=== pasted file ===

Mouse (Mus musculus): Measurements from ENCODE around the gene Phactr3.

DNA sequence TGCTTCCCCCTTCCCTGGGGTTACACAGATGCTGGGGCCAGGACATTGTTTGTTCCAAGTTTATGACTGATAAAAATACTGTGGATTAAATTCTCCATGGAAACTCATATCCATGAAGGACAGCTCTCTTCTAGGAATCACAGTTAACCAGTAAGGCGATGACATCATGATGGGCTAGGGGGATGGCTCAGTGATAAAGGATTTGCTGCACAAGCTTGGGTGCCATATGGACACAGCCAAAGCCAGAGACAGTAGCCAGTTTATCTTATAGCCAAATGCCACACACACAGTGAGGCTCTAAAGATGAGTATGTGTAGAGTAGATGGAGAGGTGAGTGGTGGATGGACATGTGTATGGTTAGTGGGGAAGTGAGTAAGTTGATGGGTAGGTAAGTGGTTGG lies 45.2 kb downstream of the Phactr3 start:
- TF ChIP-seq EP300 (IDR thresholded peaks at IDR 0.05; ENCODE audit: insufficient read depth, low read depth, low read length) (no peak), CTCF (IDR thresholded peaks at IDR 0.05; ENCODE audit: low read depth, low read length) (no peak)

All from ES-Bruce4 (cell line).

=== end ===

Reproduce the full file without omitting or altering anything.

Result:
Mouse (Mus musculus): Measurements from ENCODE around the gene Phactr3.

DNA sequence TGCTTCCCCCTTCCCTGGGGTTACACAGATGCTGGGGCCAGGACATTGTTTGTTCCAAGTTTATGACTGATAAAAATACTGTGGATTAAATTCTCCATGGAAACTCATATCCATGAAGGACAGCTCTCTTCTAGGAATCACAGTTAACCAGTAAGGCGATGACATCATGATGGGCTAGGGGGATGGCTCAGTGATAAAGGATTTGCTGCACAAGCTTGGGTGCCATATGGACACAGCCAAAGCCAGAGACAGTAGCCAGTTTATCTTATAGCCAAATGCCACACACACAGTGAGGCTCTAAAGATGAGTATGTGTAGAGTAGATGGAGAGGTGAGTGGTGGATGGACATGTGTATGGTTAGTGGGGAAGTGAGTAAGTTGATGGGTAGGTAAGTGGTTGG lies 45.2 kb downstream of the Phactr3 start:
- TF ChIP-seq EP300 (IDR thresholded peaks at IDR 0.05; ENCODE audit: insufficient read depth, low read depth, low read length) (no peak), CTCF (IDR thresholded peaks at IDR 0.05; ENCODE audit: low read depth, low read length) (no peak)

All from ES-Bruce4 (cell line).